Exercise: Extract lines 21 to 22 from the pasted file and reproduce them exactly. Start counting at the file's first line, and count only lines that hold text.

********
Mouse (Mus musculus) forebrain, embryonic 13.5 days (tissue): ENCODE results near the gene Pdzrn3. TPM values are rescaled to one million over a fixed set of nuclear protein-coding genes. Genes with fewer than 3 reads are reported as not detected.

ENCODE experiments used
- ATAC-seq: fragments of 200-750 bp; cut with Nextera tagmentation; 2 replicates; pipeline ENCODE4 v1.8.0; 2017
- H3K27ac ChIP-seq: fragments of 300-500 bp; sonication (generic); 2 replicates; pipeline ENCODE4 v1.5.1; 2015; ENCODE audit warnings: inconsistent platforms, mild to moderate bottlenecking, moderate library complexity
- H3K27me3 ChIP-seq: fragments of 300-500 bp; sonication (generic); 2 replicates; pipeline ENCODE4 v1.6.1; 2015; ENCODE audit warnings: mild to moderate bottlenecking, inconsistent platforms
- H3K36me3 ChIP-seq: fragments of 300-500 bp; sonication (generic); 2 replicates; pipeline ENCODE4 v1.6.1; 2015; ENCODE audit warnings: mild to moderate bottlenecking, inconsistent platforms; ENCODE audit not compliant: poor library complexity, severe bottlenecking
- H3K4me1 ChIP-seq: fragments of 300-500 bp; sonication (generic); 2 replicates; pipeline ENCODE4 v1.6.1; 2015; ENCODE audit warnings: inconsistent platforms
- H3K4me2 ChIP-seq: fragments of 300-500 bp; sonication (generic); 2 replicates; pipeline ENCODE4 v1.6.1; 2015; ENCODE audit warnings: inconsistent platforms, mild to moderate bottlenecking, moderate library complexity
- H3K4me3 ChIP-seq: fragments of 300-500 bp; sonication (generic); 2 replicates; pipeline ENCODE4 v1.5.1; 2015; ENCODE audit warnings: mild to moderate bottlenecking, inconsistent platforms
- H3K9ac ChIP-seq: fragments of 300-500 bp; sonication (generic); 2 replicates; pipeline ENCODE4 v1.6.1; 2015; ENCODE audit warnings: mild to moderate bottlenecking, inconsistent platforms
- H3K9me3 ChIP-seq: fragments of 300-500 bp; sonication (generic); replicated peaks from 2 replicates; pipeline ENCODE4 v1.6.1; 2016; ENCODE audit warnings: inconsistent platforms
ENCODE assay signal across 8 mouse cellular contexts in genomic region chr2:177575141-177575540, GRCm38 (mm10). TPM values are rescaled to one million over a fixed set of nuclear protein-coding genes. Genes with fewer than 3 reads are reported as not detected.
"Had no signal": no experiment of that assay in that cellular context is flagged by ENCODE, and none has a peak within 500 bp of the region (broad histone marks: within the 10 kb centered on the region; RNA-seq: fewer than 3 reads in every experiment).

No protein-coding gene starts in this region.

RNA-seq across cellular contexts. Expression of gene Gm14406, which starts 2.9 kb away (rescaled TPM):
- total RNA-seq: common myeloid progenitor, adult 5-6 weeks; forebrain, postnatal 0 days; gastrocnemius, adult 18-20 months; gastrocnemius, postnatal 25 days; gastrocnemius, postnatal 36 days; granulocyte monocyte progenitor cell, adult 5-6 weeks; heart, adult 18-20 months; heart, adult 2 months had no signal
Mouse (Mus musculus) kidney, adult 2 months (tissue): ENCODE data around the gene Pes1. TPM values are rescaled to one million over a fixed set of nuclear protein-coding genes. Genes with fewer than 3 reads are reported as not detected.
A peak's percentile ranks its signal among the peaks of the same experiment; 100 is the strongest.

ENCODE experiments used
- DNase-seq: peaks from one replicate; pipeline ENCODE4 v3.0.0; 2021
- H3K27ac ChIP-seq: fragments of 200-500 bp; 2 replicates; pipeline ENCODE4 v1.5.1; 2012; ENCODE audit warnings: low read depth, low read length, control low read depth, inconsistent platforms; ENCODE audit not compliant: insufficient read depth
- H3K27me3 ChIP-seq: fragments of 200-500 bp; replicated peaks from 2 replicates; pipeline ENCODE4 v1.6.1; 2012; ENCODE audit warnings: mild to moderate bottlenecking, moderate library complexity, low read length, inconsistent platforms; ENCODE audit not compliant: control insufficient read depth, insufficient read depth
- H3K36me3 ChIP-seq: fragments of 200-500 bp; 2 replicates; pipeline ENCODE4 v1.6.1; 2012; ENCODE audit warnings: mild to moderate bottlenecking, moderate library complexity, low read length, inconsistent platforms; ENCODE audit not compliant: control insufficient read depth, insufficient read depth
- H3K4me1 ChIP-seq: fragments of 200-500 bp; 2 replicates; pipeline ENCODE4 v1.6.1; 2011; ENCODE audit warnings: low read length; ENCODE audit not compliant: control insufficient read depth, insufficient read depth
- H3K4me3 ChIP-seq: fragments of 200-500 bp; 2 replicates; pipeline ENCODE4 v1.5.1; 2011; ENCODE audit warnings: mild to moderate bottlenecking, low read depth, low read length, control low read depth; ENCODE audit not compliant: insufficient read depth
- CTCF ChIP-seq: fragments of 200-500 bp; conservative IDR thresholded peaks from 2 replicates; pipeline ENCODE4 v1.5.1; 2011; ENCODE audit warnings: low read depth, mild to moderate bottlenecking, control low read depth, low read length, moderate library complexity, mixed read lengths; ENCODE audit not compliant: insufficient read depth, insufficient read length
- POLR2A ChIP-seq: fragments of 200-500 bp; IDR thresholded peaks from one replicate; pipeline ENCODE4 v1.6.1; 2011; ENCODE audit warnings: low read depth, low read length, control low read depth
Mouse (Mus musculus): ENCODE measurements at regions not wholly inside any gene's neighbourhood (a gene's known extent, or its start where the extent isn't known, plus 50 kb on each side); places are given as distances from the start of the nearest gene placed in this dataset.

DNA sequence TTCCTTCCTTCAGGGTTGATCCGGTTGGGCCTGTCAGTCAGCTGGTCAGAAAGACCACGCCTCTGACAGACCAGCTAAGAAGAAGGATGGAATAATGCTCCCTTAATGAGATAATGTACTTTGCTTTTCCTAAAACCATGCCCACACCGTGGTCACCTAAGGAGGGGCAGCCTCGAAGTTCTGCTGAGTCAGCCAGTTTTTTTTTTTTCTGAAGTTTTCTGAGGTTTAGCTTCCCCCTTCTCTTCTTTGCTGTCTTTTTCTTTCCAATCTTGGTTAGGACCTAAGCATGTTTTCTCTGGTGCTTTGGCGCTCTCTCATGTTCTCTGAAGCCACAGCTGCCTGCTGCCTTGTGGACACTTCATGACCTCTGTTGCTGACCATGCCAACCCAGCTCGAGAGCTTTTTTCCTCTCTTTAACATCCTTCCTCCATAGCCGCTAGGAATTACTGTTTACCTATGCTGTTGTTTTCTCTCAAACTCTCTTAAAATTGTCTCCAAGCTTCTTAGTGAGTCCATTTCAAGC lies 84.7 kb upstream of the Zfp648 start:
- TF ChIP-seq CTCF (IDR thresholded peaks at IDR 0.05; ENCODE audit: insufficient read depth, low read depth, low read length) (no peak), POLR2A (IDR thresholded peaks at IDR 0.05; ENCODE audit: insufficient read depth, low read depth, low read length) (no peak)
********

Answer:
- H3K27ac ChIP-seq: fragments of 200-500 bp; 2 replicates; pipeline ENCODE4 v1.5.1; 2012; ENCODE audit warnings: low read depth, low read length, control low read depth, inconsistent platforms; ENCODE audit not compliant: insufficient read depth
- H3K27me3 ChIP-seq: fragments of 200-500 bp; replicated peaks from 2 replicates; pipeline ENCODE4 v1.6.1; 2012; ENCODE audit warnings: mild to moderate bottlenecking, moderate library complexity, low read length, inconsistent platforms; ENCODE audit not compliant: control insufficient read depth, insufficient read depth